Intestinal microbiota and inflammation


The main research objectives of Simone Becattini's laboratory are, first of all, to dissect how the intestinal microbiota adapts to different types of inflammation and to understand how the functional changes that occur in these bacteria affect the physiology and health of the host. The goal of these studies is to prevent the detrimental effect of bacterial metabolism in inflammatory diseases and to produce probiotics that can support intestinal homeostasis and tissue repair.

Secondly, the research group is interested in identifying the mechanisms by which intestinal pathogenic bacteria, in particular Enterobacteriaceae such as Klebsiella spp. resist host immune activation in the gut and promote inflammatory damage in diseases such as inflammatory bowel disease (IBD). This research aims to identify molecular targets to tackle the spread and pathogenic activity of Enterobacteriaceae in patients treated with antibiotics or prone to inflammation.

Third, the laboratory aims to devise novel mucosal vaccination strategies that take advantage of microbiota remodeling to produce enhanced CD8+ T-cell responses in the gut, thereby increasing resistance against infectious agents and tumors of the gastrointestinal tract.

Specific expertise

Microbial transcriptomics, human immunology (T cell cloning, antigen-specific T cell enrichment), mouse mucosal immunology (isolation of lymphocytes from the intestine, cell ablation and transfer, infection models of the gut and lungs), bacterial engineering, studies on anaerobic microbes.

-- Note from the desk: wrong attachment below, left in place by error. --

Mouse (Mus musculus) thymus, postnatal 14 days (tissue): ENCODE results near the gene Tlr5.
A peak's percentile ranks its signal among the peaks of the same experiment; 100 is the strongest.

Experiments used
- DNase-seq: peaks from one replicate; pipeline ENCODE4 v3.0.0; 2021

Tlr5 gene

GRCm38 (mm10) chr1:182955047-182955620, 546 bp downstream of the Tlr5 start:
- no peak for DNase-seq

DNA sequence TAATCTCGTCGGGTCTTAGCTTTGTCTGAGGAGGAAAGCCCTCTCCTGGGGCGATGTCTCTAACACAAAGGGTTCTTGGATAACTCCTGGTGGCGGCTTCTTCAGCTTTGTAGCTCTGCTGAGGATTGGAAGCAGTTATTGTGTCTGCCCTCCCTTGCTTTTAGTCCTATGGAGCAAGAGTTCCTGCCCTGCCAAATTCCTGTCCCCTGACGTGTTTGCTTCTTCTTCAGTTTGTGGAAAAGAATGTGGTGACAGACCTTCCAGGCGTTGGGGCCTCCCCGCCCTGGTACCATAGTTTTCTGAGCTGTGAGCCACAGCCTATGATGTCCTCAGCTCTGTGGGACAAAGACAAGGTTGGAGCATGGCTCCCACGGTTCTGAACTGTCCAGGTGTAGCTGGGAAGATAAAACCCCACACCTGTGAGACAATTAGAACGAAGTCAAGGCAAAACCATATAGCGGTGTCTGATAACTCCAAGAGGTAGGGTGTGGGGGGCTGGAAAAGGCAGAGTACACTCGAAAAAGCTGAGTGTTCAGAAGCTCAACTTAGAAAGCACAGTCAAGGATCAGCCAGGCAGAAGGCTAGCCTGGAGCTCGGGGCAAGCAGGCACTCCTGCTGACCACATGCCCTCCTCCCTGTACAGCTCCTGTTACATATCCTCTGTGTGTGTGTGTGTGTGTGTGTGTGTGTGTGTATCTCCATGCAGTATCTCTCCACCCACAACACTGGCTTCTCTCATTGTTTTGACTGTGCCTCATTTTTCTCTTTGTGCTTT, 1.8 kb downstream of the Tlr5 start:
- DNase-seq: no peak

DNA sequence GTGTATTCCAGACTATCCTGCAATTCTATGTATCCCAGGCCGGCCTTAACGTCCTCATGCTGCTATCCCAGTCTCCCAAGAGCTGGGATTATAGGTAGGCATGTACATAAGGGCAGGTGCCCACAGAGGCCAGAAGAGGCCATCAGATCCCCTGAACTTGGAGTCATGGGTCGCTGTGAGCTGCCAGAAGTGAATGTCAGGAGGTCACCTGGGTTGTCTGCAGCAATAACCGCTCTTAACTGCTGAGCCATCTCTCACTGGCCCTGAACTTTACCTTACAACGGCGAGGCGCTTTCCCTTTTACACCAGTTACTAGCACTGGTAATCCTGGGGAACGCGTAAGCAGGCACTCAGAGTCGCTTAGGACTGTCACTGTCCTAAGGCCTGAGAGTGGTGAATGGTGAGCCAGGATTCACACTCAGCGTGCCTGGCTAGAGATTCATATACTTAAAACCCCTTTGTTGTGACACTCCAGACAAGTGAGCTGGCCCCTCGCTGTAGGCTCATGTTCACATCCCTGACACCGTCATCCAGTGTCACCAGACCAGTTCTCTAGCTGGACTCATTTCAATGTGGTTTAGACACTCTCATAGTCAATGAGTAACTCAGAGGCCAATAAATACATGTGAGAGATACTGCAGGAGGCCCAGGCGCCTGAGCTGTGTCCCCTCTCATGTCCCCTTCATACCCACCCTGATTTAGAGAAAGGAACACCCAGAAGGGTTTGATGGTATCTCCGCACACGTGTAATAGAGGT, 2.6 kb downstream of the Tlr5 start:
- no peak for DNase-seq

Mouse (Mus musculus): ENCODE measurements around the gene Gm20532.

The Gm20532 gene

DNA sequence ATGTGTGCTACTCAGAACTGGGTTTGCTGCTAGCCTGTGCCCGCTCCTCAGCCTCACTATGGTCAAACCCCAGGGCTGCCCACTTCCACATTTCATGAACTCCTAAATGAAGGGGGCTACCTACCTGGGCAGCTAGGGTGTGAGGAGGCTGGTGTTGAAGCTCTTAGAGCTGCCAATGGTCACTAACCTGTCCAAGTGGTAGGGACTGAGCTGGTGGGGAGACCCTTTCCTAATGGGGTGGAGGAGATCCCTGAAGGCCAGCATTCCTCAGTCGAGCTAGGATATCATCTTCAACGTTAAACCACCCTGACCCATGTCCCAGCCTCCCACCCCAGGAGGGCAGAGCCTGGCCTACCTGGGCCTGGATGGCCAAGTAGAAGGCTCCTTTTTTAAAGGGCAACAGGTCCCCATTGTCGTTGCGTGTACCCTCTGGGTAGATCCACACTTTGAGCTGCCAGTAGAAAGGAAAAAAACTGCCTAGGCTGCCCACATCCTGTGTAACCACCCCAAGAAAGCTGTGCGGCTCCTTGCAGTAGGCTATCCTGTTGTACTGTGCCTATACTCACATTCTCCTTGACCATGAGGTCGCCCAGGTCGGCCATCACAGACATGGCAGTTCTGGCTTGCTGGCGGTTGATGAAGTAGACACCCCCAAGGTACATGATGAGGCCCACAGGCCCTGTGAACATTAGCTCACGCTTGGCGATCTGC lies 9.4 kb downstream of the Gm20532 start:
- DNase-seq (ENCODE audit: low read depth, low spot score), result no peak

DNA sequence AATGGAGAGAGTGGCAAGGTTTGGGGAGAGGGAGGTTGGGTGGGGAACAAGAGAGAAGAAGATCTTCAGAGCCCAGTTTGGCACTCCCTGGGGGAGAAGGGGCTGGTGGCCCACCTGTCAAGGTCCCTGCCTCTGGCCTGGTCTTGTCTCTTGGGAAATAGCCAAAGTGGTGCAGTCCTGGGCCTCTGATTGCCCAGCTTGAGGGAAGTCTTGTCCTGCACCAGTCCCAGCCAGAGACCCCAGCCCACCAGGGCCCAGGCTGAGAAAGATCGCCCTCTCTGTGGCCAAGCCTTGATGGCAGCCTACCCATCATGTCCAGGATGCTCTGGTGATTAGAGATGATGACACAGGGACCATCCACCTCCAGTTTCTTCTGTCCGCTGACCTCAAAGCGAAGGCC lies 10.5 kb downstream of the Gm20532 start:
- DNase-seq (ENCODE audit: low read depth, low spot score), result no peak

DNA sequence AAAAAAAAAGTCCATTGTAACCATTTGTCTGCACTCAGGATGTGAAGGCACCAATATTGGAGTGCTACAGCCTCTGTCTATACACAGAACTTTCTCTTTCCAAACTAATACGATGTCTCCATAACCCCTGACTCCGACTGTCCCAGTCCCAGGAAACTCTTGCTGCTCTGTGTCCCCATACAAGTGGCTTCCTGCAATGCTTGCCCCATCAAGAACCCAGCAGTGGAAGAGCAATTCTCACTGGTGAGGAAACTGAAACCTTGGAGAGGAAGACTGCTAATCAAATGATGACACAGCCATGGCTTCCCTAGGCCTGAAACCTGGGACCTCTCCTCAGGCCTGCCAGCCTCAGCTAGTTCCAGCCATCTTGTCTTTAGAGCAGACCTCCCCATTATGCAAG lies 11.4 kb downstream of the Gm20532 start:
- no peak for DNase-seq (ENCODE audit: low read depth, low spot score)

Becattini S, Sorbara MT, Kim SG, Littmann EL, Dong Q, Walsh G, Wright R, Amoretti L, Fontana E, Hohl TM, Pamer EG. Rapid transcriptional and metabolic adaptation of intestinal microbes to host immune activation. 2021 Cell Host Microbe 29, 378–393.

Becattini S, Littmann ER, Seok R, Amoretti L, Fontana E, Wright R, Gjonbalaj M, Leiner IM, Plitas G, T. M. Hohl TM, Pamer EG. Enhancing mucosal immunity by transient microbiota depletion. 2020 Nat Commun 11(1): 4475.

Gjonbalaj M J, Keith W, Do MH, Hohl TM, Pamer EG, Becattini S. Antibiotic Degradation by Commensal Microbes Shields Pathogens. 2020 Infect Immun 88(4).

Becattini S, Littmann ER, Carter RA, Kim SG, Morjaria SM, Ling L, Gyaltshen Y, Fontana E, Taur Y, Leiner IM, Pamer EG. Commensal microbes provide first line defense against Listeria monocytogenes infection. 2017 J Exp Med 214(7): 1973-1989.

Becattini S, Latorre D, Mele F, Foglierini M, De Gregorio C, Cassotta A, Fernandez B, Kelderman S, Schumacher TN, Corti D, Lanzavecchia A, Sallusto F. Functional heterogeneity of human memory CD4+ T cell clones primed by pathogens or vaccines. 2015 Science 347(6220): 400-406.

8 Mar 2022